British greyhound racing to continue behind closed doors

Greyhound racing is the latest sport to be affected by the coronavirus pandemic.

The Greyhound Board of Great Britain (GBGB), the body that regulates all licensed greyhound racing in Great Britain, has decided to move its events behind closed doors due to the coronavirus pandemic.

The decision was made after discussions with veterinary experts and representatives from various parts of the industry. The board has also taken into account advice from the UK government and Public Health England.

What the Greyhound Board said

According to the announcement, the decision to move events behind closed doors will take place immediately but will not apply to Shawfield Greyhound Stadium in Scotland as government advice in Scotland is different to what the UK government has said.

Managing Director of GBGB, Mark Bird, said: “We are likewise mindful of the health and wellbeing of everyone associated with British greyhound racing and of course our wider social responsibility to help minimise the transmission and impact of COVID-19.

“As a sport, we have therefore taken the collective decision to move all racing behind closed doors from today across our licensed stadia in England. We believe that this is the best way of the sport continuing to operate safely and successfully for the moment; minimising risk but maintaining the cashflow that is essential to everyone’s livelihoods and to the care of our greyhounds.

“Likewise, after Saturday this week, all open racing will be suspended temporarily to reduce the need for travelling between stadia. We will be working alongside track owners and promoters to support those most affected by this, with greyhounds being entered into graded races where possible in the short term.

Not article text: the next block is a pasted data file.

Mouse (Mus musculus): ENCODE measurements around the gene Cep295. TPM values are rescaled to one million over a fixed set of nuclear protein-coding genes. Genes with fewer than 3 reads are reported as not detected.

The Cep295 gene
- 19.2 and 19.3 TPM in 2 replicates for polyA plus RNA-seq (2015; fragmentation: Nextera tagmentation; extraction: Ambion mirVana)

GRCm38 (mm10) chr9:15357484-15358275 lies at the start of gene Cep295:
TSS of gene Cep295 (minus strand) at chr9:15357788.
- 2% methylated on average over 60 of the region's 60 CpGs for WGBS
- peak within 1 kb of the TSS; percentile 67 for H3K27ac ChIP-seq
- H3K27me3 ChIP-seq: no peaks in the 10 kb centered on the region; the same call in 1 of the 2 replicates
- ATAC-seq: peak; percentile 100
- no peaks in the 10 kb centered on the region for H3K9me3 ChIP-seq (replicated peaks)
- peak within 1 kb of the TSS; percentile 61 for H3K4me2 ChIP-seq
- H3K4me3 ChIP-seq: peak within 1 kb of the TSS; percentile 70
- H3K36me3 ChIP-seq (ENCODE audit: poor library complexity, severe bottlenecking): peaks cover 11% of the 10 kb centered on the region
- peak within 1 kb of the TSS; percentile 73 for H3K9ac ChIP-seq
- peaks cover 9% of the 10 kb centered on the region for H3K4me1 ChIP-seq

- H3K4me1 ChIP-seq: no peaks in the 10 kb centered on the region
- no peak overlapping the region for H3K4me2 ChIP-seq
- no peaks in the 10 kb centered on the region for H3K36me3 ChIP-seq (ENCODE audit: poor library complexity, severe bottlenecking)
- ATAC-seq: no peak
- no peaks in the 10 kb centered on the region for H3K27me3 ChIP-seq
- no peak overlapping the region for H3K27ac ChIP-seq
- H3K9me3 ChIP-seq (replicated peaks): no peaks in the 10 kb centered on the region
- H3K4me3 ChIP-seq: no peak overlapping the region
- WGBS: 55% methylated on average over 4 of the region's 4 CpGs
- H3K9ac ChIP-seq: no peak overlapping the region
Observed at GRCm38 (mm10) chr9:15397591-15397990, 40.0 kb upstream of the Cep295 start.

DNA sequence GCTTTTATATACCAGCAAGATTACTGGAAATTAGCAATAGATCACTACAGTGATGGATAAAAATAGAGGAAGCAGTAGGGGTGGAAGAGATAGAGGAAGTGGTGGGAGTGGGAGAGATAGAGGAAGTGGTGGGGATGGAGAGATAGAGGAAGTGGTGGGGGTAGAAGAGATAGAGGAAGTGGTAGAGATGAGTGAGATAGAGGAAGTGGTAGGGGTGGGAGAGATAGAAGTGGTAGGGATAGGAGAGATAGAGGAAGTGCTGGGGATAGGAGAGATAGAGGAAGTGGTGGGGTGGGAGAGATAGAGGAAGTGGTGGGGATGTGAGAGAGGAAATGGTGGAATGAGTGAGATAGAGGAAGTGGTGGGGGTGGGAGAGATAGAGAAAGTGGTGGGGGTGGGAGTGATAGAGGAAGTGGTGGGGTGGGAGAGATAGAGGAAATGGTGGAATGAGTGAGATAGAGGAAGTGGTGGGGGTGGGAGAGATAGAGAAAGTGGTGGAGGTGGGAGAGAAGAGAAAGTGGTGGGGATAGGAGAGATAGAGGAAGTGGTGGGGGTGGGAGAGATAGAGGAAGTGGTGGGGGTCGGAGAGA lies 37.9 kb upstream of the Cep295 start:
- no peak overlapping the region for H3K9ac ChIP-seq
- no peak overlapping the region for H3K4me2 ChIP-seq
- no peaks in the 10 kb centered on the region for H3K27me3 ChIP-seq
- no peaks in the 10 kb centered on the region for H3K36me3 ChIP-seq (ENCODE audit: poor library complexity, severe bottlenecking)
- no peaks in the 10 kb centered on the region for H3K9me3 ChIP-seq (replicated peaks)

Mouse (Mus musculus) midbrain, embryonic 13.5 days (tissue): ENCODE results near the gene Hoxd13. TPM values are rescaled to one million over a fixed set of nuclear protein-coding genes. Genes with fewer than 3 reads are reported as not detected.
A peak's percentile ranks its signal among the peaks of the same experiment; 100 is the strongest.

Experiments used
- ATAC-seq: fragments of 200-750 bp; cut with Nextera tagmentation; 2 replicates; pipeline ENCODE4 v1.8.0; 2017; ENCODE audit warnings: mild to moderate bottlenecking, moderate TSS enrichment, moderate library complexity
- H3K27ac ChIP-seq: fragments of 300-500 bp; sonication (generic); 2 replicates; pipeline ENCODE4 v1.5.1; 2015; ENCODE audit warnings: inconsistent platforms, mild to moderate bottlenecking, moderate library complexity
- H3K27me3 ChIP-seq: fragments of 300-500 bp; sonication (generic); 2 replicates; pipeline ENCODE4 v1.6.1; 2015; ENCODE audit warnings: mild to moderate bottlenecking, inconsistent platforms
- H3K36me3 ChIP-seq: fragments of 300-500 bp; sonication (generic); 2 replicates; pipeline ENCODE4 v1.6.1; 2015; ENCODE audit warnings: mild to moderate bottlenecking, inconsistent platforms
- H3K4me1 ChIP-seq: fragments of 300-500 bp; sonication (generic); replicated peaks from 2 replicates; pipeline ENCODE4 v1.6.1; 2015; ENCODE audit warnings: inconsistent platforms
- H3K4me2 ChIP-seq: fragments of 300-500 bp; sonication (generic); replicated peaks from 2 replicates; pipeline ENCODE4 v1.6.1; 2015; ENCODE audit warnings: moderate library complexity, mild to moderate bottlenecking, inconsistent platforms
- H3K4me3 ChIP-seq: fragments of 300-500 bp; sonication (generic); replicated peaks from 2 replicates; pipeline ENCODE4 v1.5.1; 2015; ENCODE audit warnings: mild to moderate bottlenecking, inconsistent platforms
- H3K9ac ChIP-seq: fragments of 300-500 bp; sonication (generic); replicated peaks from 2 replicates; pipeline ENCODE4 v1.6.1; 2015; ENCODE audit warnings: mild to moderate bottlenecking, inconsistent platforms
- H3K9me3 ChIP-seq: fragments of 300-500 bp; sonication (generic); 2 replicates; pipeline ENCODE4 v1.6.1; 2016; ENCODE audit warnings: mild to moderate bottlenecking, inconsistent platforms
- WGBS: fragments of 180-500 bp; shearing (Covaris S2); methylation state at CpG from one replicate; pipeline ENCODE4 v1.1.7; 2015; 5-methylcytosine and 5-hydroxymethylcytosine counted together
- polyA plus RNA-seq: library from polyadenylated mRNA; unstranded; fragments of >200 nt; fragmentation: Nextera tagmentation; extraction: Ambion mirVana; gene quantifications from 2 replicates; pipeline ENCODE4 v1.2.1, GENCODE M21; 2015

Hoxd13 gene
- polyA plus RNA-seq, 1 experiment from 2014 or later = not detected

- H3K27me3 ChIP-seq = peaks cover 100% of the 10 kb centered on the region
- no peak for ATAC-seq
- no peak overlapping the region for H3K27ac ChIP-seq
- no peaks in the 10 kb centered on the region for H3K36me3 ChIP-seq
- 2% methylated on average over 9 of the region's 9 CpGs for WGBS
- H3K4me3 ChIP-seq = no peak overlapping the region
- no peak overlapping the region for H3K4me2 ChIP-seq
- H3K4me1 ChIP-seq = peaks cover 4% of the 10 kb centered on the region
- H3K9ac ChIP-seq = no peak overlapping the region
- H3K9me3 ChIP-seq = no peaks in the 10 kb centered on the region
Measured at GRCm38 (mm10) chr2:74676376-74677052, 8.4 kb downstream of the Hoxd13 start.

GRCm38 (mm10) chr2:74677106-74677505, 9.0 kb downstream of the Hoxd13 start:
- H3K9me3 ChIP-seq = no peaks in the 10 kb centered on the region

“These measures will help to safeguard the welfare of our greyhounds by ensuring that, although, behind closed doors, racing continues wherever possible at this stage. However, as the situation develops at pace, we are also continuing to put in place contingencies and ring-fencing funds to support those working in the sport, should racing eventually need to pause altogether. We will be joining other industries in urging the government to widen the financial support for businesses and the self-employed in case of this eventuality.”

Another sport affected by COVID-19

Several other sports bodies across the globe have put events on hold due to health concerns over coronavirus. Earlier this week, the Jockey Club announced that the 2020 Randox Health Grand National Festival will not take place this year. The English Premier League (EPL), FA, EFL and WSL have also agreed to postpone all professional matches in England.

In the US, the NBA, NHL, MLB, MLS, decided to postpone sporting events indefinitely after a player for the NBA’s Utah Jazz tested positive for coronavirus. The NCAA has also put March Madness on hold.

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